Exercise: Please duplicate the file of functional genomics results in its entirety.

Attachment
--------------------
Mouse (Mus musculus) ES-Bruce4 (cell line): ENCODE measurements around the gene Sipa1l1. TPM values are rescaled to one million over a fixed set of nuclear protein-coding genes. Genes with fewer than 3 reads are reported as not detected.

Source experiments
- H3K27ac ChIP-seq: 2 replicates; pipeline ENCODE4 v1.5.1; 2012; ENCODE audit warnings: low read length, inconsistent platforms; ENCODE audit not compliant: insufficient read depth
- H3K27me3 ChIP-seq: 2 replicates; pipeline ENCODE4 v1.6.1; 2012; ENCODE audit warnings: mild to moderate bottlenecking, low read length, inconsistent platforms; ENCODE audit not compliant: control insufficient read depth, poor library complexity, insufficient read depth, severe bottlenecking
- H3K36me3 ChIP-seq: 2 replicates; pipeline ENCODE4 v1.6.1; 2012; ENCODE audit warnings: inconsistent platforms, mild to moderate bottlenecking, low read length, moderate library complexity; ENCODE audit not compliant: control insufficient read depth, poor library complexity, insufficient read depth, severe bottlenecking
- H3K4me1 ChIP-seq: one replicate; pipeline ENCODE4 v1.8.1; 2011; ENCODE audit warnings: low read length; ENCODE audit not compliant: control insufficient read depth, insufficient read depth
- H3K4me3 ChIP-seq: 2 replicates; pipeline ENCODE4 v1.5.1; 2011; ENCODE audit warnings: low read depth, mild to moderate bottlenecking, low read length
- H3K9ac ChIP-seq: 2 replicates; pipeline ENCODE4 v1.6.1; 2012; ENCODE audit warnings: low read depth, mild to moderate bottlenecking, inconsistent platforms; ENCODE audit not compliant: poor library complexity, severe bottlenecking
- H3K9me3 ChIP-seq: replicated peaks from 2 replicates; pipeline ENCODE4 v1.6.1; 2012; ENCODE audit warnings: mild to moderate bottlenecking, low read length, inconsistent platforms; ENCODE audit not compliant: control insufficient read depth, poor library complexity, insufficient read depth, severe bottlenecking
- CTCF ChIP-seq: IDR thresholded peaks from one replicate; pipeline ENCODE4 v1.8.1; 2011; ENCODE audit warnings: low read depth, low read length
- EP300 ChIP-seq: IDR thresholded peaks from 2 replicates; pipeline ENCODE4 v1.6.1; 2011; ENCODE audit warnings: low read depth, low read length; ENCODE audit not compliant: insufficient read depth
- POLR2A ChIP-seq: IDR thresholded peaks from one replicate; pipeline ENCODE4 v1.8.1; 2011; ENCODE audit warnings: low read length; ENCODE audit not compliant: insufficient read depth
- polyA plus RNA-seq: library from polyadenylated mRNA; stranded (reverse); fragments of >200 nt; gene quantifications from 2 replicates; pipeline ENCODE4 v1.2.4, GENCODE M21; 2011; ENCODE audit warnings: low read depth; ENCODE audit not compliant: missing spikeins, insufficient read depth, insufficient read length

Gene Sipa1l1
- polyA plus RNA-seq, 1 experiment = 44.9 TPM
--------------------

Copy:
Mouse (Mus musculus) ES-Bruce4 (cell line): ENCODE measurements around the gene Sipa1l1. TPM values are rescaled to one million over a fixed set of nuclear protein-coding genes. Genes with fewer than 3 reads are reported as not detected.

Source experiments
- H3K27ac ChIP-seq: 2 replicates; pipeline ENCODE4 v1.5.1; 2012; ENCODE audit warnings: low read length, inconsistent platforms; ENCODE audit not compliant: insufficient read depth
- H3K27me3 ChIP-seq: 2 replicates; pipeline ENCODE4 v1.6.1; 2012; ENCODE audit warnings: mild to moderate bottlenecking, low read length, inconsistent platforms; ENCODE audit not compliant: control insufficient read depth, poor library complexity, insufficient read depth, severe bottlenecking
- H3K36me3 ChIP-seq: 2 replicates; pipeline ENCODE4 v1.6.1; 2012; ENCODE audit warnings: inconsistent platforms, mild to moderate bottlenecking, low read length, moderate library complexity; ENCODE audit not compliant: control insufficient read depth, poor library complexity, insufficient read depth, severe bottlenecking
- H3K4me1 ChIP-seq: one replicate; pipeline ENCODE4 v1.8.1; 2011; ENCODE audit warnings: low read length; ENCODE audit not compliant: control insufficient read depth, insufficient read depth
- H3K4me3 ChIP-seq: 2 replicates; pipeline ENCODE4 v1.5.1; 2011; ENCODE audit warnings: low read depth, mild to moderate bottlenecking, low read length
- H3K9ac ChIP-seq: 2 replicates; pipeline ENCODE4 v1.6.1; 2012; ENCODE audit warnings: low read depth, mild to moderate bottlenecking, inconsistent platforms; ENCODE audit not compliant: poor library complexity, severe bottlenecking
- H3K9me3 ChIP-seq: replicated peaks from 2 replicates; pipeline ENCODE4 v1.6.1; 2012; ENCODE audit warnings: mild to moderate bottlenecking, low read length, inconsistent platforms; ENCODE audit not compliant: control insufficient read depth, poor library complexity, insufficient read depth, severe bottlenecking
- CTCF ChIP-seq: IDR thresholded peaks from one replicate; pipeline ENCODE4 v1.8.1; 2011; ENCODE audit warnings: low read depth, low read length
- EP300 ChIP-seq: IDR thresholded peaks from 2 replicates; pipeline ENCODE4 v1.6.1; 2011; ENCODE audit warnings: low read depth, low read length; ENCODE audit not compliant: insufficient read depth
- POLR2A ChIP-seq: IDR thresholded peaks from one replicate; pipeline ENCODE4 v1.8.1; 2011; ENCODE audit warnings: low read length; ENCODE audit not compliant: insufficient read depth
- polyA plus RNA-seq: library from polyadenylated mRNA; stranded (reverse); fragments of >200 nt; gene quantifications from 2 replicates; pipeline ENCODE4 v1.2.4, GENCODE M21; 2011; ENCODE audit warnings: low read depth; ENCODE audit not compliant: missing spikeins, insufficient read depth, insufficient read length

Gene Sipa1l1
- polyA plus RNA-seq, 1 experiment = 44.9 TPM